The Village Voice publishes its annual Pazz and Jop Poll today. It's culled from the Top 10 Lists of 793 supposed "critics," myself among them, each of whom distributes 100 points amongst his/her Top 10 Albums of the Year. It's certainly the largest annual writers' poll in America, and is therefore considered the most authoritative.
Here's the Top 10 Albums:
1 Kanye West The College Dropout
2 Brian Wilson SmiLE
3 Loretta Lynn Van Lear Rose
4 Franz Ferdinand Franz Ferdinand
5 Green Day American Idiot
6 Arcade Fire Funeral
7 Streets A Grand Don't Come For Free
8 U2 How to Dismantle an Atomic Bomb
9 Modest Mouse Good News for People Who Love Bad News
10 Danger Mouse The Grey Album
And here's my Top 10, followed in each case by the points I awarded that album out of a possible 100, and then its overall position in the Poll.
1. THE FUTUREHEADS THE FUTUREHEADS - StarTime (20 points), 47
2. GREEN DAY - AMERICAN IDIOT - Reprise (13 points), 5
3. RADIO 4 - STEALING OF A NATION City Slang/Astralwerks (11 points), 948
4. CANDI STATON - CANDI STATON Honest Jon's (11 points), 187
5. FIERY FURNACES - BLUEBERRY BOAT - Rough Trade (10 points), 17
6. NICK CAVE & THE BAD SEEDS - ABATTOIR BLUES/LYRE OF ORPHEUS - Mute (8 points), 25
7. MORRISSEY - YOU ARE THE QUARRY - Sanctuary (9 points), 36
8. BRIAN WILSON PRESENTS SMILE - Nonesuch (7 points), 2
9 TIM BOOTH - BONE - Koch/MonkeyGod (6 points), 1715
10 THE SPONGEBOB SQUARE PANTS MOVIE: MUSIC FROM THE MOVIE AND MORE -Sire/WEA (5 points), 702
Regular readers will already have seen my list from when I posted it at the Site same time as I sent it to The Voice. I initially supplied the exact above list, then realized I'd missed out on The Streets' A Grand Don't Come For Free and Ted Leo/Pharmacists' Shake The Sheets, sent over an e-mail asking to have those two replace Tim Booth and the SpongeBob SquarePants soundtrack at the bottom of the chart, and got an immediate reply confirming that that would be done. Looks like it wasn't. But that's alright. As I wrote at the time, SpongeBob's producers and the many fine artists who took part in the soundtrack - know that we shouldn't take our music TOO seriously. It looks like The Streets did just fine without me; Ted Leo, with an extra five points from your truly, however, would have been in 49th place, rather than the equal 50th place he shares with Sufjan Stevens.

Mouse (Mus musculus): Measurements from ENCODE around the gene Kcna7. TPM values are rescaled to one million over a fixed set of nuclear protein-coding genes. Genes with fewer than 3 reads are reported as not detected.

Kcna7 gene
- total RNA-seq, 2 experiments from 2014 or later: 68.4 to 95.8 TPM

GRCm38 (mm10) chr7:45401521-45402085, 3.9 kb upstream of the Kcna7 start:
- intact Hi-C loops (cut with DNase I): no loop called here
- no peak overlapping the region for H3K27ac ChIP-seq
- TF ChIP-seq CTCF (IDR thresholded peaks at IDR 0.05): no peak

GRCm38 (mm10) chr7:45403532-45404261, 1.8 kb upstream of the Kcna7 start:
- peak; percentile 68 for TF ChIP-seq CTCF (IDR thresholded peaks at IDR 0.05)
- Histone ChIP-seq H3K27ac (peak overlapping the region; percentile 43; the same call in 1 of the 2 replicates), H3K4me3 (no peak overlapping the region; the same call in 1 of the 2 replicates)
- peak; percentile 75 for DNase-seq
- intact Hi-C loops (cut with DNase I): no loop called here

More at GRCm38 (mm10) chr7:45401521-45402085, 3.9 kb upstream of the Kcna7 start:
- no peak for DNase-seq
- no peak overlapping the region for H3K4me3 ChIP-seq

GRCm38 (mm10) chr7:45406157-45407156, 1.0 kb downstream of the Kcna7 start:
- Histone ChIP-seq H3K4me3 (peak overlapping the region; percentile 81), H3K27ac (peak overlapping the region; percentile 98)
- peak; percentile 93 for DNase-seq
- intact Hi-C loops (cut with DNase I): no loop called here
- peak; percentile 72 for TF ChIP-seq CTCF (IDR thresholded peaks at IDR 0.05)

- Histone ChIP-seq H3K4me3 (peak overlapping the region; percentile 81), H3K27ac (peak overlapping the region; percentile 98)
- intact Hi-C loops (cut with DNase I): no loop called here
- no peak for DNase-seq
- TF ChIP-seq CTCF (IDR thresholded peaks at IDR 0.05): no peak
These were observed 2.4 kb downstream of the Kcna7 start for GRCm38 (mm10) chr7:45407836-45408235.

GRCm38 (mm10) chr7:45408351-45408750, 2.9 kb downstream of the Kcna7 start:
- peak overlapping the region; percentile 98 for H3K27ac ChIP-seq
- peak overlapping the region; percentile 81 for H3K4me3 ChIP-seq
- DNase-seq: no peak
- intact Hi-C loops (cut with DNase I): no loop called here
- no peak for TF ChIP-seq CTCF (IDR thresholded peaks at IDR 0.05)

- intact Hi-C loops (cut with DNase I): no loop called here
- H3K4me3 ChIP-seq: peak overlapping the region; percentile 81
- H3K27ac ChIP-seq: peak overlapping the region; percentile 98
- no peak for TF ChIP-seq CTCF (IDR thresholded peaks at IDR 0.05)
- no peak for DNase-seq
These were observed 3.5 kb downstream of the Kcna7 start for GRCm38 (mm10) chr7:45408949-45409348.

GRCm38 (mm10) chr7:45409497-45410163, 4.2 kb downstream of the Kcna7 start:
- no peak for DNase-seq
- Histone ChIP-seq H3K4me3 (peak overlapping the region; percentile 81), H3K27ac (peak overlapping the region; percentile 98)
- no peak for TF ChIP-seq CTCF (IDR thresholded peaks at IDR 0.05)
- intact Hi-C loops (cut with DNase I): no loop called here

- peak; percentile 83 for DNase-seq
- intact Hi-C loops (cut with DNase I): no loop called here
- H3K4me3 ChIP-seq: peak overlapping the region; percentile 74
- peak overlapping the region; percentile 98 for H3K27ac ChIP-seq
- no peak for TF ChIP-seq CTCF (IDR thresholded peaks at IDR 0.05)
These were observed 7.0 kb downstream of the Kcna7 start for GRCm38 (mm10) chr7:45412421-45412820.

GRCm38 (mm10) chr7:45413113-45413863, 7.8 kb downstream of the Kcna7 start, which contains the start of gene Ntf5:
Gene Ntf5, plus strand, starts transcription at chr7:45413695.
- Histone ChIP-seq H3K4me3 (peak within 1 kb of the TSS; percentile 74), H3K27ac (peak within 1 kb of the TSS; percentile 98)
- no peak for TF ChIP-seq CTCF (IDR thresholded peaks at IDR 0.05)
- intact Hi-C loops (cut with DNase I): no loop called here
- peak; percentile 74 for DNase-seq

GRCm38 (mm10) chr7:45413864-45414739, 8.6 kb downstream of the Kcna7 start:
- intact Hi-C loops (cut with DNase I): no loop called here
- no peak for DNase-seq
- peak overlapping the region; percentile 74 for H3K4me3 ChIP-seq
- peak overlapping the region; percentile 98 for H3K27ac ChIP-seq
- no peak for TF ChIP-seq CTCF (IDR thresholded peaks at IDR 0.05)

...But then he wouldn't be able to marvel at this synchronicity. The Plug Awards take place tonight, either accidentally or provocatively on the same day as the Pazz and Jop Poll gets published, and among the performers at Webster Hall are... Ted Leo and Sufjan Stevens. At least they'll have something to talk about with each other.
The Voice Poll is available online, all the way down to those albums that received votes from just the one critic
of which, I'm either proud or embarrassed to say, I managed to nominate two: Tim Booth, not surprisingly (and somewhat accidentally), and also Radio 4. This last one shocks me: am I really on my own with this act?
The most fun I have with the poll now we have this thing called the Internet and search engines within, is to check the ballots see how my friends (and non-friends) voted. This can be useful for when you meet with them at a gig or other event and want to bust their chops for their bad music taste. It also serves as an instant reminder that we can have some form of electronic voting in this country - and a paper trail to confirm our votes were counted. At this point in the 21st Century it's not exactly rocket science, is it?